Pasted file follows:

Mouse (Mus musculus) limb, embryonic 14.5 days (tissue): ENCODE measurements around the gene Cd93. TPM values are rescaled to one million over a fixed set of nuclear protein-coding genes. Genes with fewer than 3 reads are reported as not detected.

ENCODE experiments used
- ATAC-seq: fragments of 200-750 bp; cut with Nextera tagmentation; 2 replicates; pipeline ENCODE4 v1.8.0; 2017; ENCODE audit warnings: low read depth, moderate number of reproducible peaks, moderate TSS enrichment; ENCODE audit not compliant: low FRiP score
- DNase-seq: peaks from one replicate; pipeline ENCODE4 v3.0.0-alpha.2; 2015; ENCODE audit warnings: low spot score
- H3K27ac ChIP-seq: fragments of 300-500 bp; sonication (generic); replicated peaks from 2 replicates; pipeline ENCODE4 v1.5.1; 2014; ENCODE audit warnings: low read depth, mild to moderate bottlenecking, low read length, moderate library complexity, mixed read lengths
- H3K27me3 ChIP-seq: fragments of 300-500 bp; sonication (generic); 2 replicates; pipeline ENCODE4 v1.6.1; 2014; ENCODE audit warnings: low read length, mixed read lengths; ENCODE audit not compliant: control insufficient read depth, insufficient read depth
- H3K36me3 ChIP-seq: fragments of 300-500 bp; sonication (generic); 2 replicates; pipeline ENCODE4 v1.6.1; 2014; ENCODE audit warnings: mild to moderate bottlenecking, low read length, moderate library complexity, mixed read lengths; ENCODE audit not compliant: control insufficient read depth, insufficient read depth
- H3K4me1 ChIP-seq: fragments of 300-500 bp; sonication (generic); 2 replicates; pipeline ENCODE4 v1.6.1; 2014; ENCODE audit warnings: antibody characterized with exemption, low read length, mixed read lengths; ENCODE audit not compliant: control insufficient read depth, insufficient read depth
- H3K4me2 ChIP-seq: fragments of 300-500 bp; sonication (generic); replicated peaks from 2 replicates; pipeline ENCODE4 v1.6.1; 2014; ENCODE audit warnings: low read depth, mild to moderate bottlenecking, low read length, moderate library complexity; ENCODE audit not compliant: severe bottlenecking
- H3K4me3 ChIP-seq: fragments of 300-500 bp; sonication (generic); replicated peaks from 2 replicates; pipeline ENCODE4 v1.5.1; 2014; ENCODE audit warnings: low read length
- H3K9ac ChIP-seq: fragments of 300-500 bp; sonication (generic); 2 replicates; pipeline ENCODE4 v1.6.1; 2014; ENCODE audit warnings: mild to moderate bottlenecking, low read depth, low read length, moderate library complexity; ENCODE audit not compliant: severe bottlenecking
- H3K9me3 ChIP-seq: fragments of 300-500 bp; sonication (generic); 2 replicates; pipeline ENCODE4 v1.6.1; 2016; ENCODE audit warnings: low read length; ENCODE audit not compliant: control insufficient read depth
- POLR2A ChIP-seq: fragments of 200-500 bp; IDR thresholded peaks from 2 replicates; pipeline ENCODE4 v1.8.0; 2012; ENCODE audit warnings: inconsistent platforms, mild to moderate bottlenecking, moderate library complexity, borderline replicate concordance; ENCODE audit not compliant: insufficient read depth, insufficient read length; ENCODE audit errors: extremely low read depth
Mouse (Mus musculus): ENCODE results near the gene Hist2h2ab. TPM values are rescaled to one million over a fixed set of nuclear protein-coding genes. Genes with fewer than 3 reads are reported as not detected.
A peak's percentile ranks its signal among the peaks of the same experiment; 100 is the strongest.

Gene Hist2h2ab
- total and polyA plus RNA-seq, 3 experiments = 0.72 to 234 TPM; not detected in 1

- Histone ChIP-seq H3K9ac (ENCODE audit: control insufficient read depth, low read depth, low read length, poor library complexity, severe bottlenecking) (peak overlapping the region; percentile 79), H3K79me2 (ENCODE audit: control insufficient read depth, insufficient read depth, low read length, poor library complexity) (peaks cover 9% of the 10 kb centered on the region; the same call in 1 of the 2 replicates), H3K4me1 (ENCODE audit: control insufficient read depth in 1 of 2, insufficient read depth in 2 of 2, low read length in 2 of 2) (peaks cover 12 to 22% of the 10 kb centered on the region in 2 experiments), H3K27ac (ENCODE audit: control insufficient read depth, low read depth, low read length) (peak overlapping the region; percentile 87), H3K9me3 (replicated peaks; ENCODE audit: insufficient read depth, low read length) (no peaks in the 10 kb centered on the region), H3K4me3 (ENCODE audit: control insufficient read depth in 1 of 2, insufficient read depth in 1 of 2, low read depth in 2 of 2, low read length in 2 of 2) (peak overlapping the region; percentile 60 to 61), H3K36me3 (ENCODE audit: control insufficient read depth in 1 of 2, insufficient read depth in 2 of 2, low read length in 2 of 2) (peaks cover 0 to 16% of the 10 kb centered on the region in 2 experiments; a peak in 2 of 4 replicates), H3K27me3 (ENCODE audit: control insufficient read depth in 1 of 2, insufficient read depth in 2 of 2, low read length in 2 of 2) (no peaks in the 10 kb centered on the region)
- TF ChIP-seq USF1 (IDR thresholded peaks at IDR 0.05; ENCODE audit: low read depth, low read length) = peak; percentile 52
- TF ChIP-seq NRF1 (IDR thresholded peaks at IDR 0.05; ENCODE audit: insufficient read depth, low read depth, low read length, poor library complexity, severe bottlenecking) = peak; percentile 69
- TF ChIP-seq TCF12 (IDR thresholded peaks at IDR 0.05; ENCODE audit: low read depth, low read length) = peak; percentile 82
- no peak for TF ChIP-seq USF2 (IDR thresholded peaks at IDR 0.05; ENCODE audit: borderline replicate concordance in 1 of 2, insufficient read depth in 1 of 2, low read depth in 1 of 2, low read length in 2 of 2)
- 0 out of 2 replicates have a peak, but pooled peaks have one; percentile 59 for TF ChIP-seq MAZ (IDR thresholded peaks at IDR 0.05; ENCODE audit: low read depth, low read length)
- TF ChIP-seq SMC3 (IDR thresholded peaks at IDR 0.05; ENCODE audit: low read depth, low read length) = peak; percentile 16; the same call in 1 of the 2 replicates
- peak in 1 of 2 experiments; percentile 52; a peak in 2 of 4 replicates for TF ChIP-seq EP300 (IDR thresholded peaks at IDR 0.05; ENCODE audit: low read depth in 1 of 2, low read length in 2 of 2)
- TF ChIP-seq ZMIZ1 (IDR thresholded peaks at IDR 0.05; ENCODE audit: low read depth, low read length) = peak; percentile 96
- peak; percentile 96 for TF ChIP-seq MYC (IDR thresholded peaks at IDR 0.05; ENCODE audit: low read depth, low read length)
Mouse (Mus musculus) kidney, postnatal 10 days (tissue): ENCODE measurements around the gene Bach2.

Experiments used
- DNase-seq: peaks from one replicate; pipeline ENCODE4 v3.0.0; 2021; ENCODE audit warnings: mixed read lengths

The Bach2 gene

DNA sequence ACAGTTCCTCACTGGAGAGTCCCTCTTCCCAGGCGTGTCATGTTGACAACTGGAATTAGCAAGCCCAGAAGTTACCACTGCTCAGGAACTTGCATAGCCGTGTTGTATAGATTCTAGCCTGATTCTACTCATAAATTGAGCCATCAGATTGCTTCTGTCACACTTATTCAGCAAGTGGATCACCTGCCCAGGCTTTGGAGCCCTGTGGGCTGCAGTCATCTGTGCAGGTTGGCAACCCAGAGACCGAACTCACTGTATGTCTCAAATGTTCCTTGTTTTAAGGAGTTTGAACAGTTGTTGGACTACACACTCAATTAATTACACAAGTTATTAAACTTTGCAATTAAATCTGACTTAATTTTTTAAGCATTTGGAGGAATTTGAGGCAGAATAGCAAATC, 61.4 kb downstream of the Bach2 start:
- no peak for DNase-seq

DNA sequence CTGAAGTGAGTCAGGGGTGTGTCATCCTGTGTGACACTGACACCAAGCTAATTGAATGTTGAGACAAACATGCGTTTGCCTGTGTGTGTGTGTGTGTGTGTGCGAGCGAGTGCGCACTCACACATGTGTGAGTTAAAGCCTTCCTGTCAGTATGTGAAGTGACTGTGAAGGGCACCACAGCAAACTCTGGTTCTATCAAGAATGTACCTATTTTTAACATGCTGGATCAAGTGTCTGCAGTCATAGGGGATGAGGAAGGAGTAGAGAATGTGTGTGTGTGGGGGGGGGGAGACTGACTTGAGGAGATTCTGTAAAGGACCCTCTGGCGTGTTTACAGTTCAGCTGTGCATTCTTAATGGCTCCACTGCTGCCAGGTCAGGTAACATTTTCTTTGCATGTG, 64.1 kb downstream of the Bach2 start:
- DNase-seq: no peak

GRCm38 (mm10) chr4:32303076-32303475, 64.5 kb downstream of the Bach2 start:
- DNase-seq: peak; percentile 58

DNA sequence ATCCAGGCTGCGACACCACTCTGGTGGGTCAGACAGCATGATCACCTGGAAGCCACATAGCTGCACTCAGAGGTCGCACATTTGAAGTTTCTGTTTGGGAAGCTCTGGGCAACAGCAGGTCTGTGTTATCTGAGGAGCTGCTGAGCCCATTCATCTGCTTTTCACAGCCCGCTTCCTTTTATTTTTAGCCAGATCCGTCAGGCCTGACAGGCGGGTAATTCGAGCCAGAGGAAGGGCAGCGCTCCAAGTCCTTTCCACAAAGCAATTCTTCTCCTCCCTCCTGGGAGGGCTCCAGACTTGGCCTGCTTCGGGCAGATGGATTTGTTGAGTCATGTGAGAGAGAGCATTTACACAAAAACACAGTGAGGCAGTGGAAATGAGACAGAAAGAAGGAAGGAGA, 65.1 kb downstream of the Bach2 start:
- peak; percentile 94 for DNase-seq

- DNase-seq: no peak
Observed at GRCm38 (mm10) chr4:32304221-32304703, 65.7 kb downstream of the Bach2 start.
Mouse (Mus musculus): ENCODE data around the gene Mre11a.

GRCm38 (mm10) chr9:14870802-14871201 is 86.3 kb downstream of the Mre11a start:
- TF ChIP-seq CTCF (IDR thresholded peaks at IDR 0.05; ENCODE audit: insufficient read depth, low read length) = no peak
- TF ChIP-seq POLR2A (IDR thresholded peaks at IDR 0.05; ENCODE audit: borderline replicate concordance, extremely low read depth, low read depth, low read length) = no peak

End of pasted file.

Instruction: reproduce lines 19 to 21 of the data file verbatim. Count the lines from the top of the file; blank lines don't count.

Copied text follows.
- TF ChIP-seq USF1 (IDR thresholded peaks at IDR 0.05; ENCODE audit: low read depth, low read length) = peak; percentile 52
- TF ChIP-seq NRF1 (IDR thresholded peaks at IDR 0.05; ENCODE audit: insufficient read depth, low read depth, low read length, poor library complexity, severe bottlenecking) = peak; percentile 69
- TF ChIP-seq TCF12 (IDR thresholded peaks at IDR 0.05; ENCODE audit: low read depth, low read length) = peak; percentile 82